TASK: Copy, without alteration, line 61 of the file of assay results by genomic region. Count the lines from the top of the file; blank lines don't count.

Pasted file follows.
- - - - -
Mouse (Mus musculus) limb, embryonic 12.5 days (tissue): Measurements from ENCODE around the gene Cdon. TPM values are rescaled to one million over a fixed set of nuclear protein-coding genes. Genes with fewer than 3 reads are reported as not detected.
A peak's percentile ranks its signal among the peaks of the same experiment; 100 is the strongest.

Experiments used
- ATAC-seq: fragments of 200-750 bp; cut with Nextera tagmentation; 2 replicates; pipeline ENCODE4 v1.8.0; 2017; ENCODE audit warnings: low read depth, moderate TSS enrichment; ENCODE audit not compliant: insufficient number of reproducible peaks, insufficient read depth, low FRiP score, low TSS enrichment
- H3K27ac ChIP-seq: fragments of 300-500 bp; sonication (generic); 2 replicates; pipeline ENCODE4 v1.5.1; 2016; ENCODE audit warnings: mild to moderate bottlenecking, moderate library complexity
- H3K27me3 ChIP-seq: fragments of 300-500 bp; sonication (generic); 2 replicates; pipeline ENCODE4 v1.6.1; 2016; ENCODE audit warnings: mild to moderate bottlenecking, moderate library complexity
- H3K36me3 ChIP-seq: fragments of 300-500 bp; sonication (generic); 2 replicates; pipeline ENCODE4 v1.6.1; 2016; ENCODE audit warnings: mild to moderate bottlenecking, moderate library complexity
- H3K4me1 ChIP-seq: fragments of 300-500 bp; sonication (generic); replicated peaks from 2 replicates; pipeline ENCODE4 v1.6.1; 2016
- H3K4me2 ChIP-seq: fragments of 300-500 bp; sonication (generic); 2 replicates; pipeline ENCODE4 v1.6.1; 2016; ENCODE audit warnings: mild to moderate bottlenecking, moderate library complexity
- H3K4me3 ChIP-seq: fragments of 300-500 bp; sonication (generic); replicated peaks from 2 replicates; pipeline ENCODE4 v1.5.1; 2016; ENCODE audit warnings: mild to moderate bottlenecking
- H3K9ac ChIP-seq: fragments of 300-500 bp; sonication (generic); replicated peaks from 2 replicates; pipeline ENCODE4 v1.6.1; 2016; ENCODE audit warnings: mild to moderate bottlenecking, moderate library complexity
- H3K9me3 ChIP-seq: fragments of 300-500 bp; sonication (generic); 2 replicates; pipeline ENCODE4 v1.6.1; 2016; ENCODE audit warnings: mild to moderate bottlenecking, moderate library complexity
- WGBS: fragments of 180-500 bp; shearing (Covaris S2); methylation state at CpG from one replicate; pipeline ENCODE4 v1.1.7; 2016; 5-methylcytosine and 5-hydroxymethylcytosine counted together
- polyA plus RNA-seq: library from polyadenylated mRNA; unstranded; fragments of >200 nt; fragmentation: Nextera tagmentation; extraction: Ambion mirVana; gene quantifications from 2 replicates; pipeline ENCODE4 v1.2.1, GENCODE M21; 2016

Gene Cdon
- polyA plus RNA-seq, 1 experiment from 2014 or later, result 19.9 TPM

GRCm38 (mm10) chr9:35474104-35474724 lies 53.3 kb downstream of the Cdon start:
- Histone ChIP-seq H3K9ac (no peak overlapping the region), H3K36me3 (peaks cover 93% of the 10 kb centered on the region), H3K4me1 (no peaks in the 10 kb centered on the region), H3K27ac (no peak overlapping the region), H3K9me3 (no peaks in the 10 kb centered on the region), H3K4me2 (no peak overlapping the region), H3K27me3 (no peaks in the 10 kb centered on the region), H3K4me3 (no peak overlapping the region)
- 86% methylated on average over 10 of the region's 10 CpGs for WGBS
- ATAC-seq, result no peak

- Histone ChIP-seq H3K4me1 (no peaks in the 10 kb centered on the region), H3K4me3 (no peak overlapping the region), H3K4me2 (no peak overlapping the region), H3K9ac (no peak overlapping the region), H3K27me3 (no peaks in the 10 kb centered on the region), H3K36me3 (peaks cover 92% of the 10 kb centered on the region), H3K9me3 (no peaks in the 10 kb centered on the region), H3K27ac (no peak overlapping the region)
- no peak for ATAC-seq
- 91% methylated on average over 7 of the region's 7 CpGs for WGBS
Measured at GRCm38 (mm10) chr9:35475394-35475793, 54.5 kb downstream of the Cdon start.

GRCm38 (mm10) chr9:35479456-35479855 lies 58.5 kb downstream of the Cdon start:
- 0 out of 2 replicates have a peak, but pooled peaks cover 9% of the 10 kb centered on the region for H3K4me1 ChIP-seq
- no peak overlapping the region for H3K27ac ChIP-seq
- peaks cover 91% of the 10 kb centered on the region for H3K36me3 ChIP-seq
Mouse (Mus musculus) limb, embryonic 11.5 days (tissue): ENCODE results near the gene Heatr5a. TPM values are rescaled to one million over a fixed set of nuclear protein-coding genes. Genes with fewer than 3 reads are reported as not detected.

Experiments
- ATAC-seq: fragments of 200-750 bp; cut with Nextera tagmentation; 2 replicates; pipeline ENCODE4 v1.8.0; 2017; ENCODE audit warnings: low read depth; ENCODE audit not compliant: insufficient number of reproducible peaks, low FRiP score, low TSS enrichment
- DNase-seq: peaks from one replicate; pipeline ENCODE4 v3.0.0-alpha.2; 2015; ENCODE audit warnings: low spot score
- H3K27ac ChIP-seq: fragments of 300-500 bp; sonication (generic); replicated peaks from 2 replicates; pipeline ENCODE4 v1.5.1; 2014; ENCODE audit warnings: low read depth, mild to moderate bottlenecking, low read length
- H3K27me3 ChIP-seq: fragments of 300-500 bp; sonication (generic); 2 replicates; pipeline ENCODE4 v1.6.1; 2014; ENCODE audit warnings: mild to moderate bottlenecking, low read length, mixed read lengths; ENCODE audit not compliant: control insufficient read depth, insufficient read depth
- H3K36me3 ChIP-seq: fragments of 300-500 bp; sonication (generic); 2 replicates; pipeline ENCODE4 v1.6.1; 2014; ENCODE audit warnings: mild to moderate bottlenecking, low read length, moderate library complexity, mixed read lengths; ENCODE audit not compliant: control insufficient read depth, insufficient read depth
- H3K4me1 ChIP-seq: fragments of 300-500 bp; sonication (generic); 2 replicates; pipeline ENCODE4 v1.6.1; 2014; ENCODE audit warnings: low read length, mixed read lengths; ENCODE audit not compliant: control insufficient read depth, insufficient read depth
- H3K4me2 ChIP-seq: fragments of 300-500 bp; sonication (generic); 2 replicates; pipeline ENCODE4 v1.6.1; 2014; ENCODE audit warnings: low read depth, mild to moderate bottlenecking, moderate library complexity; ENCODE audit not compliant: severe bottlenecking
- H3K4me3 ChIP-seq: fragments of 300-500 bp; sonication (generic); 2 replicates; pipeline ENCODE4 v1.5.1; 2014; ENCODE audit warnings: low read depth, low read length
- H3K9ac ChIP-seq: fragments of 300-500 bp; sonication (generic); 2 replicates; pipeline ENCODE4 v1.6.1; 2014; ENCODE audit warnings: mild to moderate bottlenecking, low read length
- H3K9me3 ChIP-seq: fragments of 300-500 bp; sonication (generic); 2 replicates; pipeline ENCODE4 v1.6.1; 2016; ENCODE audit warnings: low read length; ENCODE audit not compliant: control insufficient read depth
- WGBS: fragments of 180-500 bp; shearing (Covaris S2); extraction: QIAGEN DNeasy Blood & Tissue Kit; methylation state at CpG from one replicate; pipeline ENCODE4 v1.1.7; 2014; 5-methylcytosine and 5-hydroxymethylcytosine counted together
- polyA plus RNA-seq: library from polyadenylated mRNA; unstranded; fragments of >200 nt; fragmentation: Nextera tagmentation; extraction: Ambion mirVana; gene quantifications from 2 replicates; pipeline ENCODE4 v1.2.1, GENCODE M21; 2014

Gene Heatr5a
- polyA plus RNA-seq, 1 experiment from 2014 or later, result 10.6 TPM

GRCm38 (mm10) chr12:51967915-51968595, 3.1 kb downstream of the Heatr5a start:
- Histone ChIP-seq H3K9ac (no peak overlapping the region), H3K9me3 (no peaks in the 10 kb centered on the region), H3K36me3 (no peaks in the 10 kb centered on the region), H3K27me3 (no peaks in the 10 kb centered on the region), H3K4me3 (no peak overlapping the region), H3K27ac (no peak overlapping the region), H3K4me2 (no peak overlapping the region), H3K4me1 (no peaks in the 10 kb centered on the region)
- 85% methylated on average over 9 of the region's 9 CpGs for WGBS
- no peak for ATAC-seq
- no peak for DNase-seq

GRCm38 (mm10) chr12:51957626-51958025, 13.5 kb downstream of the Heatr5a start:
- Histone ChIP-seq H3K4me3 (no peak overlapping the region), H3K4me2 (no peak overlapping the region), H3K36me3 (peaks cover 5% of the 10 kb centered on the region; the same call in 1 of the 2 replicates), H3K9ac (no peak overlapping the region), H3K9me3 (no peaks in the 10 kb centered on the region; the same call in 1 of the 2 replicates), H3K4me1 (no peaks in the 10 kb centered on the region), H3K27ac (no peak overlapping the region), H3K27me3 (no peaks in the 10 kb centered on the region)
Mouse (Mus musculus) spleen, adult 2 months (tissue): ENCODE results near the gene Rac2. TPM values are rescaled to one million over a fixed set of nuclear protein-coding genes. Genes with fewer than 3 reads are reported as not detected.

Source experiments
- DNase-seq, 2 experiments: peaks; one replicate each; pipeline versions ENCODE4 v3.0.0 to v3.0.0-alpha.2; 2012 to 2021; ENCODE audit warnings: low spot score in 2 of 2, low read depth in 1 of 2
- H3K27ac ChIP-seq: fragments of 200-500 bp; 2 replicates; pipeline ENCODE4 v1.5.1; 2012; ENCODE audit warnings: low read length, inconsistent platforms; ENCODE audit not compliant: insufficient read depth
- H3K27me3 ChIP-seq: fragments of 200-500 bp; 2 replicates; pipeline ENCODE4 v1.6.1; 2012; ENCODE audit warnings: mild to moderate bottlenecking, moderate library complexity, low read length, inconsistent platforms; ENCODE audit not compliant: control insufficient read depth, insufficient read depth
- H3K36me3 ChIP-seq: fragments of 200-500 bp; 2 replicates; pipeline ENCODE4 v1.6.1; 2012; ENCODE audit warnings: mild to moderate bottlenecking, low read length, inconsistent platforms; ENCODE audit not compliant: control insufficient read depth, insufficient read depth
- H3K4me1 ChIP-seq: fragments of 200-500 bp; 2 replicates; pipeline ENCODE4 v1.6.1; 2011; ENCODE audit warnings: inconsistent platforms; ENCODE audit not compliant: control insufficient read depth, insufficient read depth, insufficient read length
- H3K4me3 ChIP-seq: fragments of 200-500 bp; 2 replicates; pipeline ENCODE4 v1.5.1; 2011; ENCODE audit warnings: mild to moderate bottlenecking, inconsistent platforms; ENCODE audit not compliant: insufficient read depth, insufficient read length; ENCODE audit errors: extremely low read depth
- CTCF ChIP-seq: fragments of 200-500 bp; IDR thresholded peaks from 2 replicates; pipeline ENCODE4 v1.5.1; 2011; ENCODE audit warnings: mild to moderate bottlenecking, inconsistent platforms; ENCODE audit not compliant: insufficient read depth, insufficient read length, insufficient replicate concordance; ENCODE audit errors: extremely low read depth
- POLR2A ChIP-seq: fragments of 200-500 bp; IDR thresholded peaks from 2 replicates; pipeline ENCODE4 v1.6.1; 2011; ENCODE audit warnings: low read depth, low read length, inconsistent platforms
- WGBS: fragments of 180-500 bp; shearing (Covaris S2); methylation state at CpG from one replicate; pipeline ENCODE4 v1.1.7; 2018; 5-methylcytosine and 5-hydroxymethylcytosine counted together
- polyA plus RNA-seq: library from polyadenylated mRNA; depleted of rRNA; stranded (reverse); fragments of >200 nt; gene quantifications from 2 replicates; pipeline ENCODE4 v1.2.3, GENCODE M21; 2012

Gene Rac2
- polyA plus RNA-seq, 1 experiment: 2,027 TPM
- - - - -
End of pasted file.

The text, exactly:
- POLR2A ChIP-seq: fragments of 200-500 bp; IDR thresholded peaks from 2 replicates; pipeline ENCODE4 v1.6.1; 2011; ENCODE audit warnings: low read depth, low read length, inconsistent platforms